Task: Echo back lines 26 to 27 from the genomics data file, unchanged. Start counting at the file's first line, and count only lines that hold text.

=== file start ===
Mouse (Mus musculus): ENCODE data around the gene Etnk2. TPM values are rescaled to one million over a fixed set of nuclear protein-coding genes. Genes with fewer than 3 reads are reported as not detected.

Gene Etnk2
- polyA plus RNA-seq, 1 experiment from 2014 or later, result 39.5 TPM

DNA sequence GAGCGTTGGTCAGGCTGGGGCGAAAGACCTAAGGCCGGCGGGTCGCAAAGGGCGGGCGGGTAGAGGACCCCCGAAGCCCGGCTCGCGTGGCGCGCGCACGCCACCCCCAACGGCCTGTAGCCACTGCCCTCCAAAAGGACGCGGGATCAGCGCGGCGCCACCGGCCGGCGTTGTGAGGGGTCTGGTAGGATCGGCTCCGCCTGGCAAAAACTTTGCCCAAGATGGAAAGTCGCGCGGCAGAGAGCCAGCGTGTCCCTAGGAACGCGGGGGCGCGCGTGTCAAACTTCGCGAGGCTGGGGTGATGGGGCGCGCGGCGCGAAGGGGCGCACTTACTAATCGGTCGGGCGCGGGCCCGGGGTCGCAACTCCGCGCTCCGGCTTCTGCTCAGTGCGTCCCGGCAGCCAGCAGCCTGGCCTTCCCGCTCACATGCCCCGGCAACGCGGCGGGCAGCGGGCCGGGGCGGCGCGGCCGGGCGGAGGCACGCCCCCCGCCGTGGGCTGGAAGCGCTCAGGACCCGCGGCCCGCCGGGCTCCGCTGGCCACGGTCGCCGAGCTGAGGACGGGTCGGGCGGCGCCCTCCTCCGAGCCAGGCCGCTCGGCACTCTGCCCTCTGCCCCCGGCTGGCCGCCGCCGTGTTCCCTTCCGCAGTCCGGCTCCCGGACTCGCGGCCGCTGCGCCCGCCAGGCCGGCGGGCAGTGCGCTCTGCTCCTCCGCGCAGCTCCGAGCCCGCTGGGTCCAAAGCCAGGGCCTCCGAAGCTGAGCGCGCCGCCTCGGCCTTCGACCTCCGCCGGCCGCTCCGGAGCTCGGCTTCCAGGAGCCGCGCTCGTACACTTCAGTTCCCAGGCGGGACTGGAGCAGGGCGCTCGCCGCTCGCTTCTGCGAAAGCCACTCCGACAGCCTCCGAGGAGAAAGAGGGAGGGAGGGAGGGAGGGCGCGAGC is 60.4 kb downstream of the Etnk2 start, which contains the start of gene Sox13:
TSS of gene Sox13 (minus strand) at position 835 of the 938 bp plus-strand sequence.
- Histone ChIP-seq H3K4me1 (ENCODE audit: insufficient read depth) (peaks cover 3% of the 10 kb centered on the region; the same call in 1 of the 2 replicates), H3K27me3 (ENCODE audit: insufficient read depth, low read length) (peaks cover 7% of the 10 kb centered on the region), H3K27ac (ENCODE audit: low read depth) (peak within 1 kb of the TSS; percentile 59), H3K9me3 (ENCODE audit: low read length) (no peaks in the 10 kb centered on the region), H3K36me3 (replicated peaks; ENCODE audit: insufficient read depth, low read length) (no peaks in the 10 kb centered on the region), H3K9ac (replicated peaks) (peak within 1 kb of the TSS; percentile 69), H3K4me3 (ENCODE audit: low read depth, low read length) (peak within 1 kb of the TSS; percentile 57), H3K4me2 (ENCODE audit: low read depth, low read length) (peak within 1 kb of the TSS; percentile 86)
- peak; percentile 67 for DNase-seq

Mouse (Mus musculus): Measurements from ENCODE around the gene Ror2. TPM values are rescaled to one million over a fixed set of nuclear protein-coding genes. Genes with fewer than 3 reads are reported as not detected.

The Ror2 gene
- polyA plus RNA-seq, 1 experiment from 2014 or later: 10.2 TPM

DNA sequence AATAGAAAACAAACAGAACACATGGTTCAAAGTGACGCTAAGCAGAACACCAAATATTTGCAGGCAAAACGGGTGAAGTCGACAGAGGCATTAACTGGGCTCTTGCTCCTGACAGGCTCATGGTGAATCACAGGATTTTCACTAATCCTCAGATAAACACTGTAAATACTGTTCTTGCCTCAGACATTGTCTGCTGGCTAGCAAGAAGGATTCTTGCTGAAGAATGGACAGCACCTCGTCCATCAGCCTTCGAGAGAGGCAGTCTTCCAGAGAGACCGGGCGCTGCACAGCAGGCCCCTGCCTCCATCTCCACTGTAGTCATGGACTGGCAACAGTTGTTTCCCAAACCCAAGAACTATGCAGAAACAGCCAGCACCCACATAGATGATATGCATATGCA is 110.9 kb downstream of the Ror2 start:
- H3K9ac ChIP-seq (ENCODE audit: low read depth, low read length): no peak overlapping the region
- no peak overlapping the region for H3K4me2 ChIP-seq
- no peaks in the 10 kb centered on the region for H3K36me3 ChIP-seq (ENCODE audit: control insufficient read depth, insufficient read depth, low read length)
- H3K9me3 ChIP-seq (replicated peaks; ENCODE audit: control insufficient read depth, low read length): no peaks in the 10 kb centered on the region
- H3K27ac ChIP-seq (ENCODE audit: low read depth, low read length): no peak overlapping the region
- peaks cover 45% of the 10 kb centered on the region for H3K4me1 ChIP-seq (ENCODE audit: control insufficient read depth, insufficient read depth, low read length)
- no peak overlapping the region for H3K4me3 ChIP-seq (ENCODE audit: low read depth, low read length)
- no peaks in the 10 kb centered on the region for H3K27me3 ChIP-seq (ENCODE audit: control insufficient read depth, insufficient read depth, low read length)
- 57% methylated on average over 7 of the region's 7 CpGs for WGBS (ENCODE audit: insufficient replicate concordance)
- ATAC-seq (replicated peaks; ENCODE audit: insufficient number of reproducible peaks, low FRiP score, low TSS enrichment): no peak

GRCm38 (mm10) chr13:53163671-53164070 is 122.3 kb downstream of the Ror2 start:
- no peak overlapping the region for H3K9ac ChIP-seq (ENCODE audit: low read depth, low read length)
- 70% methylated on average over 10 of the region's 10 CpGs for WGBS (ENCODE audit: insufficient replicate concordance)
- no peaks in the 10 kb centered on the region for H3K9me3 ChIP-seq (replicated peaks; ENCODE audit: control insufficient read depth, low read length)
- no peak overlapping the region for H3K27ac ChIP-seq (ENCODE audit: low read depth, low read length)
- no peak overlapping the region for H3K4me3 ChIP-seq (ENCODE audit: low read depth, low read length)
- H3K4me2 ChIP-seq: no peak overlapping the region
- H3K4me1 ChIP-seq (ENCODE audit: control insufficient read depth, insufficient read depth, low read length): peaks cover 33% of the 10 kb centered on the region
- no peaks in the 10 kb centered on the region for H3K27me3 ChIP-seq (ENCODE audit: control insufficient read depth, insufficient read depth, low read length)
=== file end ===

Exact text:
- no peak overlapping the region for H3K27ac ChIP-seq (ENCODE audit: low read depth, low read length)
- no peak overlapping the region for H3K4me3 ChIP-seq (ENCODE audit: low read depth, low read length)